You’ve previously worked with an Orchestra on your 2003 track ‘Good Luck’ on the live album with the Metropole Orkest in 2011.  Did either you or Simon have a love of orchestral or classical music before then and if not, has working with an Orchestra given you a new found love for the genre?

The string intro and string arrangement for ‘Good Luck’ was mostly done by Will Malone who both Simon and I were keen to work with and to make a record that felt classic and epic like the Disco classics or the Motown era.

I worked with Jules and the Metropole Orkest on and off for a year getting the concert and album sorted which we then also Premiered in the Barbican in London-it seemed it was a little before it’s time as the last couple of years has seen many in the dance fraternity embracing orchestral shows.. although generally it seems to be straight Orchestral covers which is something different than we’re doing.

In the words of Marie Kondo, have you found that re-imagining and performing your tracks with the Metropolitan Orchestra has ‘sparked joy’ on some of your older hit tracks that you’ve played a hell of a lot over the years?

I think the spirit of the music is all that matters, in fact in life I think that is all that matters. I was keen to keep the spirit of the songs alive and allow the new versions to find themselves in a new world -for example ‘Bingo Bango’ was a latin carnival house track and was interpreted as a Beautiful Carnival Waltz.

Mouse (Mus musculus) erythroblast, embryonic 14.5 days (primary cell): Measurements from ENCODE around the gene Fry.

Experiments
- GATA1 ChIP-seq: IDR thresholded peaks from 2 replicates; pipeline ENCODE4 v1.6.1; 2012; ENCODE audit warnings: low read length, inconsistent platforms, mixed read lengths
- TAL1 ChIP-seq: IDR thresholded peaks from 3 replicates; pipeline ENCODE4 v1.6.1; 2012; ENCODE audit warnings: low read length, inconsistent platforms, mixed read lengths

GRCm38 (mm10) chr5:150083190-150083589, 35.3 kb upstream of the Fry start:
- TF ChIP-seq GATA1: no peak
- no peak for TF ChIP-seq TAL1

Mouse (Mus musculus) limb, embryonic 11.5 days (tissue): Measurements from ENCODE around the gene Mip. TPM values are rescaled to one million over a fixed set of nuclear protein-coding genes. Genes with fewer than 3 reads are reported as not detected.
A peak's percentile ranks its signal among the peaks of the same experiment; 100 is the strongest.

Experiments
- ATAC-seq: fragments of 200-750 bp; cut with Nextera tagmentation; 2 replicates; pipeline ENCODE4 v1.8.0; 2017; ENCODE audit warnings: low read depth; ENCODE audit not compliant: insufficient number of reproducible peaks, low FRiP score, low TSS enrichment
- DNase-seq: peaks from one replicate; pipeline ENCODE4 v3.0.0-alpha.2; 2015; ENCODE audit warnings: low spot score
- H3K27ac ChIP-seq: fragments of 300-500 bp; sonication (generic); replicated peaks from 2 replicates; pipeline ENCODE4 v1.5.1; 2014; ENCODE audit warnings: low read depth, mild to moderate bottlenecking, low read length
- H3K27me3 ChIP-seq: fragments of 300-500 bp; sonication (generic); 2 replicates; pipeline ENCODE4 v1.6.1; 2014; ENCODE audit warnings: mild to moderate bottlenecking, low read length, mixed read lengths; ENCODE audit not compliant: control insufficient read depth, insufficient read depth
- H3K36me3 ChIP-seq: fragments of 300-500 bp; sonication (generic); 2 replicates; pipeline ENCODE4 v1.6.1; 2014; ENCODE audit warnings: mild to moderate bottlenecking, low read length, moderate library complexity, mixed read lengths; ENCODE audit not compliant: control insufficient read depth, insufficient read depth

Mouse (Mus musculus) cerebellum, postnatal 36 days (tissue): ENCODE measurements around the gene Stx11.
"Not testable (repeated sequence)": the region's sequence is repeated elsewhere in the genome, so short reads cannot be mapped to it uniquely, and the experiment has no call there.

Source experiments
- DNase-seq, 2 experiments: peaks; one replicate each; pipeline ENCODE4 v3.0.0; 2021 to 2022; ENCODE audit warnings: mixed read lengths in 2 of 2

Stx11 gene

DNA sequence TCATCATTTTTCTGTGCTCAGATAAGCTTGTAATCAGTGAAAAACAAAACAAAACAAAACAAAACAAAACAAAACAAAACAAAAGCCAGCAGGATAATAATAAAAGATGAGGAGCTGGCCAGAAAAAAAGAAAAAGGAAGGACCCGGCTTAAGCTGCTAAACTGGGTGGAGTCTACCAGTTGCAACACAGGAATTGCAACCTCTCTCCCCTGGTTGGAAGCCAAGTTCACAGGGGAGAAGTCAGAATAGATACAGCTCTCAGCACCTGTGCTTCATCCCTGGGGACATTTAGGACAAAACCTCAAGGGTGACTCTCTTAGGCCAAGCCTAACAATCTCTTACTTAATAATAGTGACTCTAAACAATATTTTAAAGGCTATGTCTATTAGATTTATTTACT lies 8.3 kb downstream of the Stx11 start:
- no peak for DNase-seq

The orchestral version of ‘Raindrops’ we started to use in our Rock Festival Gig live shows and when DJing, ‘Joy’ is always important when making music and a lot harder to do authentically and well than being brooding or cool.

It has been 5 years since the release of your last studio albums Junto and Junto Remixed.  Are you finding the time to work on new material whilst touring with the Metropolitan Orchestra and will there be any new songs performed as part of the live show that didn’t feature on your 2011 live album with the Orchestra?

There will a world premiere of a new Basement Jaxx song at these concerts which is exciting and also a Didgeridoo Waltz that I’ve composed for these shows.

Any plans for a sneaky secret after party DJ set somewhere in Melbourne and Sydney, post show?

You never know, although starts to feel a bit nothing after you’ve been at the actual show.

There’s a lot of good house music coming out of Europe and the States currently. Which artists are you listening to and being inspired by at the moment?

Loads of great House Music and Techno -people seem to be getting back to the original idea of being a bit more ‘real’ and authentic about music.. and life..what a relief..after a few years of some pretty bad pop house and EDM.